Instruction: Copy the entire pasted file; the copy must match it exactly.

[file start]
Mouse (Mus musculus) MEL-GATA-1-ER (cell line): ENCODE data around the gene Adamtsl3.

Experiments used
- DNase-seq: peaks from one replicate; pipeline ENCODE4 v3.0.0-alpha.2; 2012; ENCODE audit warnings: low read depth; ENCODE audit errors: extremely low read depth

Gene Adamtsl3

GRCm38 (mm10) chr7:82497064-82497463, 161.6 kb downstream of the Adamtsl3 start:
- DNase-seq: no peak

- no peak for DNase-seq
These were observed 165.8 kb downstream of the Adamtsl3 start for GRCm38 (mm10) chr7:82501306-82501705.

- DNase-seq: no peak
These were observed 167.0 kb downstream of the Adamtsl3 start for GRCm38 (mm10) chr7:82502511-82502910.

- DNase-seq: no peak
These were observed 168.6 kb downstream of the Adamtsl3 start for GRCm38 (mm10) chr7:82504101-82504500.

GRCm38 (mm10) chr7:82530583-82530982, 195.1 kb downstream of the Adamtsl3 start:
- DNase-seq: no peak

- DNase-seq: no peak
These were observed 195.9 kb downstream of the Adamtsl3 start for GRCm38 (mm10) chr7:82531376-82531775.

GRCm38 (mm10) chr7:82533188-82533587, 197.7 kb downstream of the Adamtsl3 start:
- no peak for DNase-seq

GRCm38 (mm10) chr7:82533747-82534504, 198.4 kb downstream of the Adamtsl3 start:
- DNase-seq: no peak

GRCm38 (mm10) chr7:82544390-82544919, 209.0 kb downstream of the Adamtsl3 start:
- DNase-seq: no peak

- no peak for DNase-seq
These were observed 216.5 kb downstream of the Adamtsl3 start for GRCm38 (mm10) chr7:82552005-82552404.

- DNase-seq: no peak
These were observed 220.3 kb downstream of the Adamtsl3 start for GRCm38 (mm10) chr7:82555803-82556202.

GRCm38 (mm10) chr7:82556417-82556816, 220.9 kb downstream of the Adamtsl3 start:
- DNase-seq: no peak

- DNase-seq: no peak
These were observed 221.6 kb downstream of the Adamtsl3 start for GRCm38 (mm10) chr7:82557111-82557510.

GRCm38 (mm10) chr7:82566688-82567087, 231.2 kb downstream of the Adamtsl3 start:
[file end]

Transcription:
Mouse (Mus musculus) MEL-GATA-1-ER (cell line): ENCODE data around the gene Adamtsl3.

Experiments used
- DNase-seq: peaks from one replicate; pipeline ENCODE4 v3.0.0-alpha.2; 2012; ENCODE audit warnings: low read depth; ENCODE audit errors: extremely low read depth

Gene Adamtsl3

GRCm38 (mm10) chr7:82497064-82497463, 161.6 kb downstream of the Adamtsl3 start:
- DNase-seq: no peak

- no peak for DNase-seq
These were observed 165.8 kb downstream of the Adamtsl3 start for GRCm38 (mm10) chr7:82501306-82501705.

- DNase-seq: no peak
These were observed 167.0 kb downstream of the Adamtsl3 start for GRCm38 (mm10) chr7:82502511-82502910.

- DNase-seq: no peak
These were observed 168.6 kb downstream of the Adamtsl3 start for GRCm38 (mm10) chr7:82504101-82504500.

GRCm38 (mm10) chr7:82530583-82530982, 195.1 kb downstream of the Adamtsl3 start:
- DNase-seq: no peak

- DNase-seq: no peak
These were observed 195.9 kb downstream of the Adamtsl3 start for GRCm38 (mm10) chr7:82531376-82531775.

GRCm38 (mm10) chr7:82533188-82533587, 197.7 kb downstream of the Adamtsl3 start:
- no peak for DNase-seq

GRCm38 (mm10) chr7:82533747-82534504, 198.4 kb downstream of the Adamtsl3 start:
- DNase-seq: no peak

GRCm38 (mm10) chr7:82544390-82544919, 209.0 kb downstream of the Adamtsl3 start:
- DNase-seq: no peak

- no peak for DNase-seq
These were observed 216.5 kb downstream of the Adamtsl3 start for GRCm38 (mm10) chr7:82552005-82552404.

- DNase-seq: no peak
These were observed 220.3 kb downstream of the Adamtsl3 start for GRCm38 (mm10) chr7:82555803-82556202.

GRCm38 (mm10) chr7:82556417-82556816, 220.9 kb downstream of the Adamtsl3 start:
- DNase-seq: no peak

- DNase-seq: no peak
These were observed 221.6 kb downstream of the Adamtsl3 start for GRCm38 (mm10) chr7:82557111-82557510.

GRCm38 (mm10) chr7:82566688-82567087, 231.2 kb downstream of the Adamtsl3 start: